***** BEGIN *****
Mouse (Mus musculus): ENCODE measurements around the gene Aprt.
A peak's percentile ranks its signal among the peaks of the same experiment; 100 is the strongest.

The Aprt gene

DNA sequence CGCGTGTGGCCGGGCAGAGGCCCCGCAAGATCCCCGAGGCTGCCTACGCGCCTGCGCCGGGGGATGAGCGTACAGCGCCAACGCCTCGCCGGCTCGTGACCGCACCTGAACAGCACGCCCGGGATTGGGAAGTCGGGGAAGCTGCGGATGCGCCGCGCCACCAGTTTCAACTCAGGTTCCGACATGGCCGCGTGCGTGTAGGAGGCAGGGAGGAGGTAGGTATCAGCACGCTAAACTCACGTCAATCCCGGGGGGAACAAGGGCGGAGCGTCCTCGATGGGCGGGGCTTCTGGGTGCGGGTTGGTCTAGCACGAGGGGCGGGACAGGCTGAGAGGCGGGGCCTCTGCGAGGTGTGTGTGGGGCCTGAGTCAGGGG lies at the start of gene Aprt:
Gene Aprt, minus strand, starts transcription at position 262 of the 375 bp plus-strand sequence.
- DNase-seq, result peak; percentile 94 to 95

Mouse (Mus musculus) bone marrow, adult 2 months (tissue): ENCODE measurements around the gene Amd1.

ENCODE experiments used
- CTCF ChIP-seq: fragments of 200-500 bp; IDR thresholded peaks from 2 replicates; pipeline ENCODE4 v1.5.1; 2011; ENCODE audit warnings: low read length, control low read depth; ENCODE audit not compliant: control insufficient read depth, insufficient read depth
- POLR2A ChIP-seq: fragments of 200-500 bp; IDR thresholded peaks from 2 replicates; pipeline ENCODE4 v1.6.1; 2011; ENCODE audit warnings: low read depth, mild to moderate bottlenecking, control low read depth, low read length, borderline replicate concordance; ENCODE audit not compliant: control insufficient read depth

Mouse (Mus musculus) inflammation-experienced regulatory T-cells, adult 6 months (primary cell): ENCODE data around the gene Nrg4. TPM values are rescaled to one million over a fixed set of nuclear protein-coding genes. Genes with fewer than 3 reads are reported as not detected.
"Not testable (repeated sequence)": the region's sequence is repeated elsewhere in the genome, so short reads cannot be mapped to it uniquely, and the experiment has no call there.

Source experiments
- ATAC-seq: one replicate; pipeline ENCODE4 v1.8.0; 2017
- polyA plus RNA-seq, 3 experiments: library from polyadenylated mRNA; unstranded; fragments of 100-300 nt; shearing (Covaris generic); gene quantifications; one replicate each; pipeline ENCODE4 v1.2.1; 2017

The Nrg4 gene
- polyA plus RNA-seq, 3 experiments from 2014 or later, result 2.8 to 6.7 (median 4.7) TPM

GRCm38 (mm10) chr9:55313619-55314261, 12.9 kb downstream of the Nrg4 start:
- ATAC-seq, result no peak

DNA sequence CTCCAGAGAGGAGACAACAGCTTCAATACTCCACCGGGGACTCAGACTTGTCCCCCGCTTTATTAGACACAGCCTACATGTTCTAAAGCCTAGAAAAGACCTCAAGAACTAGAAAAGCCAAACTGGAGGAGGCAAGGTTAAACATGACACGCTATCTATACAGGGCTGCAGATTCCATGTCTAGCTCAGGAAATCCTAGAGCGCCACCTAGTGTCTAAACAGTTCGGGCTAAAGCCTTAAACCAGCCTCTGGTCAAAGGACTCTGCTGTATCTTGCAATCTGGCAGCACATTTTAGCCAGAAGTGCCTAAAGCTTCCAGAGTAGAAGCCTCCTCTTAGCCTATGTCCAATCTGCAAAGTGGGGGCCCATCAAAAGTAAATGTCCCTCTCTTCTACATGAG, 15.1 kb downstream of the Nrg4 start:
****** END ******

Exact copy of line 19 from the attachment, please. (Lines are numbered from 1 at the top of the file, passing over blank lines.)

- ATAC-seq, result no peak